Active Oceanic Detachment Faulting at the Ultraslow Spreading Mohns-Knipovich Ridge Bend: A 12 Month Microseismicity Study

Vera.Schlindwein [ at ]


At ultraslow spreading ridges magma supply is limited and spreading is often accommodated by tectonic extension, resulting in large offset normal faults. When these initially steep normal faults roll over to lower angles at shallow depths they are called detachment faults. They can expose mantle rocks at the seafloor and act as pathways for hydrothermal fluid circulation. With only a few long-term seismicity studies of active oceanic detachment faults, many of the ongoing deformation processes are still under debate. While earthquakes appear to delineate the detachment surface, seismicity within the footwall of the detachment has been contrarily related to either compressional stresses from bending-related forces or extensional stress due to solid-block rotation. This thesis aims to provide further insights into the seismic characteristics of an active spreading system and the processes related to active oceanic detachment faulting. A microseismicity dataset was recorded during a 12 months Ocean Bottom Seismometer deployment at the Mohns-Knipovich Ridge bend along the ultraslow spreading Arctic Mid Ocean Ridge system. From the whole dataset microearthquakes were extracted and subsequently picked with automatic earthquake detection and phase picking algorithms. For this thesis a sub-catalogue of the strongest 1534 events was extracted. It consisted of events with phase picks on at least seven stations which were manually re-picked. To find the best location procedure, two velocity models and two location algorithms with station corrections derived for each of the procedures were used. From the results of the best location procedure 1215 well-constrained events were selected for further interpretation. The location results reveal a shallowing brittle-ductile transition zone from ∼6-5 km depths towards the Loki’s Castle hydrothermal vent field. This could indicate the presence of a heat source beneath the axial volcanic ridge. An active detachment fault, dipping at ∼70 ◦ towards the SE, shows continuous seismic activity at depths between ∼4-6 km and can be divided into three segments along strike. The central part is seismically more active than the adjacent segments at depths between ∼4-6 km. These show large-magnitude seismicity at depths between ∼2-4 km, while the central part shows little shallow seismicity. Fault plane solution were determined for 12 events and show varying movement directions between the segments with mainly normal faulting mechanisms. Within the footwall a single cluster of 113 events within 36 h showed magnitudes of up to 4.4 and two normal faulting mechanisms. The detachment fault takes up most of the plate divergence at the Mohns-Knipovich Ridge bend. However, movements of the detachment fault appear more complex with three characteristically different segments along strike. A contrast between the deep, continuous and shallow, episodical detachment fault seismicity was observerd. Most of the episodical footwall seismicity occurs in spatially confined clusters on very short time scales. The largest cluster appears as a steeply dipping extensional fault, favouring a model of solid-block rotation rather than bending-related compressional faulting.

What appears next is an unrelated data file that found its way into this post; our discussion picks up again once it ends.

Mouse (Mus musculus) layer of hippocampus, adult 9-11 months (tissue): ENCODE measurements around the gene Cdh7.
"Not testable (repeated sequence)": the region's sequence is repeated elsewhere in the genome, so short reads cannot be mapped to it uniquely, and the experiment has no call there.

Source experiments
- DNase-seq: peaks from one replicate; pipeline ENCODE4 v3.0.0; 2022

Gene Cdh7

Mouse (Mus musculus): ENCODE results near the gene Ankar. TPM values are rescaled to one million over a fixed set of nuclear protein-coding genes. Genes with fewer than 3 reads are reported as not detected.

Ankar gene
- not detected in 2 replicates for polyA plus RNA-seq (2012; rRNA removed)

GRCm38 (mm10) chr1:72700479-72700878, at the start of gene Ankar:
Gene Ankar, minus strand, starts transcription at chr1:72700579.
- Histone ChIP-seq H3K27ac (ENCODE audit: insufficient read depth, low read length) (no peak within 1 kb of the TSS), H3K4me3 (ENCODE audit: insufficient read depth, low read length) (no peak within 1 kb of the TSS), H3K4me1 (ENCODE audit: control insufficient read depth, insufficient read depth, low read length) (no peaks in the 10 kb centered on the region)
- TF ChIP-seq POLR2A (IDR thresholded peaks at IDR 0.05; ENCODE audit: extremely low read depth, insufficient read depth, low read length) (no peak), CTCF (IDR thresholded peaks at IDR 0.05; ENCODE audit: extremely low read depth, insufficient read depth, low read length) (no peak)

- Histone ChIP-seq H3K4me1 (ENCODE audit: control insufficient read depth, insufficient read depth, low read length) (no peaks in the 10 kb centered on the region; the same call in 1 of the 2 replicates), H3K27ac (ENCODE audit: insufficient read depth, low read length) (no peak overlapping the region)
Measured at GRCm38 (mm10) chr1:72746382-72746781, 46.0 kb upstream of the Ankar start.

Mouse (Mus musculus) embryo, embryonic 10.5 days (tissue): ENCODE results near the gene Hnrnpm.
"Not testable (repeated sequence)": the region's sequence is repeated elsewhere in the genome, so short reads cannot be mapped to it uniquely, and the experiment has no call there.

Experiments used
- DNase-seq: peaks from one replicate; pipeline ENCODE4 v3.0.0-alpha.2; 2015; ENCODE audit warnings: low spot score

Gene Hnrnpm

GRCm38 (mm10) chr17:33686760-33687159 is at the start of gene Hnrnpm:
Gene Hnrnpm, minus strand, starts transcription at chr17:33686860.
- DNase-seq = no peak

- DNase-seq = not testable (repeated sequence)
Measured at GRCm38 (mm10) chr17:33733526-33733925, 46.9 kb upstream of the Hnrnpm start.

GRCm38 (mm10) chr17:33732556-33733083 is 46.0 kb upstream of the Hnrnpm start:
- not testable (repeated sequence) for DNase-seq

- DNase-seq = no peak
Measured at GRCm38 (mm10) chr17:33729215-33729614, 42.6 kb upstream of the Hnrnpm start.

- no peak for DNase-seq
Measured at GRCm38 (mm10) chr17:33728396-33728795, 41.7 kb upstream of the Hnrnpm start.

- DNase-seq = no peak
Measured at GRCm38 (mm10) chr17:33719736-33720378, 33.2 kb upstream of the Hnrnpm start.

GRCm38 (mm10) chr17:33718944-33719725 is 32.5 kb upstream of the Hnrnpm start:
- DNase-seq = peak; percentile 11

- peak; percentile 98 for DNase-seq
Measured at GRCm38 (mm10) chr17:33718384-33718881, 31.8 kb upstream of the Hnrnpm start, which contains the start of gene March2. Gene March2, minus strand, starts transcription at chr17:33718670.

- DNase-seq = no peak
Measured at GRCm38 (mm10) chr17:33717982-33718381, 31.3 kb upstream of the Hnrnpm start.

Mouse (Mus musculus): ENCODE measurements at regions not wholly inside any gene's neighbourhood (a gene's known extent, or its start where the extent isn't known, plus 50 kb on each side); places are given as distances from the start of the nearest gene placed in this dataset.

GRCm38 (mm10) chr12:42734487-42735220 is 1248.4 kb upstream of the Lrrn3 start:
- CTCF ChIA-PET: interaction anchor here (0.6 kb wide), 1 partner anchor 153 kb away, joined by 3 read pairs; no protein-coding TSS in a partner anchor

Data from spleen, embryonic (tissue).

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Pilot, M. (2022): Active Oceanic Detachment Faulting at the Ultraslow Spreading Mohns-Knipovich Ridge Bend: A 12 Month Microseismicity Study , Master thesis, University of Bremen.

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